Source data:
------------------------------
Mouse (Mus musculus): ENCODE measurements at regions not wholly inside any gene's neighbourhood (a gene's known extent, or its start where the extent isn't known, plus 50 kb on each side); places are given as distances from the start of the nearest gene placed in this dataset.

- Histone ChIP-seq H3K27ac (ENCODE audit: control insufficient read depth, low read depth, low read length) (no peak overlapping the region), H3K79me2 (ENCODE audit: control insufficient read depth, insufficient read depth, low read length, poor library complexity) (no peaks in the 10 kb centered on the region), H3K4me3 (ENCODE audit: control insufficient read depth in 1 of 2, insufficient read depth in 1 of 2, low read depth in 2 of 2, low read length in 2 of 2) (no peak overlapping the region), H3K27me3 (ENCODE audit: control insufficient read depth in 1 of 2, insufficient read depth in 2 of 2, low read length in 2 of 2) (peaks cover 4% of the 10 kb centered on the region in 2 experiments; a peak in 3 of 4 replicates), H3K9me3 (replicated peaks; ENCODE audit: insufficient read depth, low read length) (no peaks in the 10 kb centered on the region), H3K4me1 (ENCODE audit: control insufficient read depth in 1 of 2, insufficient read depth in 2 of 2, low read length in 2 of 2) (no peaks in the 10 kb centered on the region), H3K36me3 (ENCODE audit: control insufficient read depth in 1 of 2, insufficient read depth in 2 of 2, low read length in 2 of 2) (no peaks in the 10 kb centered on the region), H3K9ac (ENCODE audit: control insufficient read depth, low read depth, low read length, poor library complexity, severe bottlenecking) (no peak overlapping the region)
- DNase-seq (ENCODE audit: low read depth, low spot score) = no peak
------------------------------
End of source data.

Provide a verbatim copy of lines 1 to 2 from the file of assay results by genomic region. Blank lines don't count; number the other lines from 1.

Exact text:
Mouse (Mus musculus): ENCODE measurements at regions not wholly inside any gene's neighbourhood (a gene's known extent, or its start where the extent isn't known, plus 50 kb on each side); places are given as distances from the start of the nearest gene placed in this dataset.

- Histone ChIP-seq H3K27ac (ENCODE audit: control insufficient read depth, low read depth, low read length) (no peak overlapping the region), H3K79me2 (ENCODE audit: control insufficient read depth, insufficient read depth, low read length, poor library complexity) (no peaks in the 10 kb centered on the region), H3K4me3 (ENCODE audit: control insufficient read depth in 1 of 2, insufficient read depth in 1 of 2, low read depth in 2 of 2, low read length in 2 of 2) (no peak overlapping the region), H3K27me3 (ENCODE audit: control insufficient read depth in 1 of 2, insufficient read depth in 2 of 2, low read length in 2 of 2) (peaks cover 4% of the 10 kb centered on the region in 2 experiments; a peak in 3 of 4 replicates), H3K9me3 (replicated peaks; ENCODE audit: insufficient read depth, low read length) (no peaks in the 10 kb centered on the region), H3K4me1 (ENCODE audit: control insufficient read depth in 1 of 2, insufficient read depth in 2 of 2, low read length in 2 of 2) (no peaks in the 10 kb centered on the region), H3K36me3 (ENCODE audit: control insufficient read depth in 1 of 2, insufficient read depth in 2 of 2, low read length in 2 of 2) (no peaks in the 10 kb centered on the region), H3K9ac (ENCODE audit: control insufficient read depth, low read depth, low read length, poor library complexity, severe bottlenecking) (no peak overlapping the region)